Conducted “The Great River Cleanup” in June 2020, a project funded by the MDRT Foundation, where they removed 3,260 lbs of old discarded battery cases from the Kansas River.
  • The Kansas Riverkeeper also incorporates citizen science where people can report pollution such as illegal dumping, fish kills, odor, etc. The report can be made through their website or through phone calls.
ADMINISTRATIVE ACTIONS TAKEN

A series of actions have been undertaken by the authorities to stem the impact of pollution of the Kansas River. 

  • Additionally, the Environmental Protection Agency has issued a review of future dredging in the river and has recently taken more aggressive action to enforce water quality standards set by the federal Clean Water Act.
CIRCULAR ECONOMY SOLUTIONS

WHAT IS CIRCULAR ECONOMY?

Under a circular economic model, all materials used in the production of goods and services are capable of being reincorporated into the natural environment by recycling or reusing.

A circular economy would reduce the enormous waste inherent within our modern economic system by aiming to reintegrate every material. Many environmental organizations see a circular economy as the best way to bring the world to zero waste.

WHAT CAN CITIZENS DO?

Regulation and limits on pollution are effective up to a point but true change comes from cooperation across a variety of private and public actors including the community surrounding the river. 

  • Using natural vegetation and gardening techniques: Instead of opting for harmful chemicals and non-native plants, homeowners and local residents can play their part in reducing the harmful impacts from stormwater runoff and the large amount of impervious surfaces that are created in urban environments.  Using gravel or sand instead of concrete in driveways will also help.
      
  • A community plastic bank and recycling center should exist in every town along the river to make it reachable for all citizens. Waste collected can then be processed (recycled, upcycled, downcycled) into something useful and thereby create a source of livelihood for someone. Awareness-raising activities on different types of plastics and how to segregate them will also help for a cleaner environment.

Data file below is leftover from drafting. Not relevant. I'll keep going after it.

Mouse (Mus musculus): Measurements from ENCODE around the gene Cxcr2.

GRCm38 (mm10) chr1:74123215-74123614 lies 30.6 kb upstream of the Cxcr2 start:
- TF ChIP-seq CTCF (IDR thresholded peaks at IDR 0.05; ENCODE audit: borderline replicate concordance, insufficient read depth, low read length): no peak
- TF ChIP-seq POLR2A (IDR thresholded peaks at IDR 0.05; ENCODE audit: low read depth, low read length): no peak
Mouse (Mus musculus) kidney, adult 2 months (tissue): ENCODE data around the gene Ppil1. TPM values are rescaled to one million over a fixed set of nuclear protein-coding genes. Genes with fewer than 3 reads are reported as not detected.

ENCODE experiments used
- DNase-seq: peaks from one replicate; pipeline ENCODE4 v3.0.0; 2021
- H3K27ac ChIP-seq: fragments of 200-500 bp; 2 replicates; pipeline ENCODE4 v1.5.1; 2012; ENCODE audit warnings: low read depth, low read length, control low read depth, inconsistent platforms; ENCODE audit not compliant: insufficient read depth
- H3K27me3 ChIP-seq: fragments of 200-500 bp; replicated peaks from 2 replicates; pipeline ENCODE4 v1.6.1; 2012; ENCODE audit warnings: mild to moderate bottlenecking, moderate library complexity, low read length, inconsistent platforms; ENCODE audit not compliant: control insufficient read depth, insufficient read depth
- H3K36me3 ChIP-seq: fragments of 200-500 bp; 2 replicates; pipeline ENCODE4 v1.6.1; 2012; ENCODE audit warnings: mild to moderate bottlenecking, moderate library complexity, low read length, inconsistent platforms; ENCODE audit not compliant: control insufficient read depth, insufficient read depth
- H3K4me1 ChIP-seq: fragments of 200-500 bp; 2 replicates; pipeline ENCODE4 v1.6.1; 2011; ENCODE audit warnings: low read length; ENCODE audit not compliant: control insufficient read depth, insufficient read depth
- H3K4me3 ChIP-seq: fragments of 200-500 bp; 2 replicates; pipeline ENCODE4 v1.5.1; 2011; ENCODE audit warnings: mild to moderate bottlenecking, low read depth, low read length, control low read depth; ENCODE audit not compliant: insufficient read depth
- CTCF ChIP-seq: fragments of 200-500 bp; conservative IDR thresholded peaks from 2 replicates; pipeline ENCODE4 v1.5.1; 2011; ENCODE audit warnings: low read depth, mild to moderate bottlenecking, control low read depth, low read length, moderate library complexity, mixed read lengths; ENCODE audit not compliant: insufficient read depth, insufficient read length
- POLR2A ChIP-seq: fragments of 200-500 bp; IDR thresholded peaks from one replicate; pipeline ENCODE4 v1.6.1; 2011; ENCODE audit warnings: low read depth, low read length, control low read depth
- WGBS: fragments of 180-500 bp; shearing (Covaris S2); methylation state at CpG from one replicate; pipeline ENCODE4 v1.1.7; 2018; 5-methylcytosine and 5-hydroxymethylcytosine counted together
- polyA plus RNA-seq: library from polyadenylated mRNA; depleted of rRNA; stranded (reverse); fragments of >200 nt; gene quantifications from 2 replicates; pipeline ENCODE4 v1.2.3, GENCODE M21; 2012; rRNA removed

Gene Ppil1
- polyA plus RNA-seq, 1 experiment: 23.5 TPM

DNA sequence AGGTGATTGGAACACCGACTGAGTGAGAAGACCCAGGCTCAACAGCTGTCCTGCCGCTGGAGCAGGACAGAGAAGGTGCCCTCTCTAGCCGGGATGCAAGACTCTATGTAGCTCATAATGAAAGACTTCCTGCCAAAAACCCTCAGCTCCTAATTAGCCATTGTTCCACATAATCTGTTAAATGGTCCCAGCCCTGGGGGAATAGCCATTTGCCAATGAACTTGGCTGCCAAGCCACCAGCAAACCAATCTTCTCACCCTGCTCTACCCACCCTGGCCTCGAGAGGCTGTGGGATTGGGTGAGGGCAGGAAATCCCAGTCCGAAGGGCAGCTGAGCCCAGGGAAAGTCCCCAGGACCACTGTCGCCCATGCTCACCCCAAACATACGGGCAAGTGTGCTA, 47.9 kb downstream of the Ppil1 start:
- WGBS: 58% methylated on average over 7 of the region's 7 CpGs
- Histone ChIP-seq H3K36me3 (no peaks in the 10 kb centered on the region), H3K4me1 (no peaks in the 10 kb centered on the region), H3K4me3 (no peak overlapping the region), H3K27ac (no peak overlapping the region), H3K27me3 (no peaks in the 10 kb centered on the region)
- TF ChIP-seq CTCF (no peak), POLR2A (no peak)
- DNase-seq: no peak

• Wetlands for agricultural runoff and flooding at the borders of farm properties are inexpensive. A study by the EPA found that wetlands were effective in reducing the severity of flooding as the deep roots of wetland plants help absorb and filter out harmful pollutants that get incorporated into stormwater runoff.

EARTH5R CIRCULAR ECONOMY APPROACH

As one of India’s largest volunteer environmental organizations, Earth5R understands the importance of involving everyday people in achieving sustainability, reducing waste, and stopping the degradation of river habitats. 

For instance, Earth5R’s Zero Waste campaign in Powai, India helped show how sustainable practices in material used can reform the harmful practices of local communities into productive ones. 

Another cleanup initiative concentrated on plastics pollution in Pune, India has also displayed the importance of awareness campaigns, educational initiatives, and cleanup efforts can all be leveraged jointly to address this issue by working with relevant partners.

Reach out to Earth5R to learn more about solving environmental issues by creating a circular economy based sustainability projects.

ABOUT EARTH5R

Earth5R is an environmental organization from India with its head office at Mumbai. It works with the NGO sector, Companies and helps them conduct environmental corporate social responsibility (CSR) programs across India. Earth5R specializes in circular economy based projects. Earth5R also offers short term and long term environmental courses.

Earth5R’s Global Sustainability Hub is a cross-sector and cross-country collaboration in pursuit of UN Sustainable Development Goals. It is an excellent opportunity for governments and the private sector to engage with communities, use Sustainability-based models to drive economic changes and create social and environmental impact.

Reported by Adam Shaham, edited by Aastha Dewan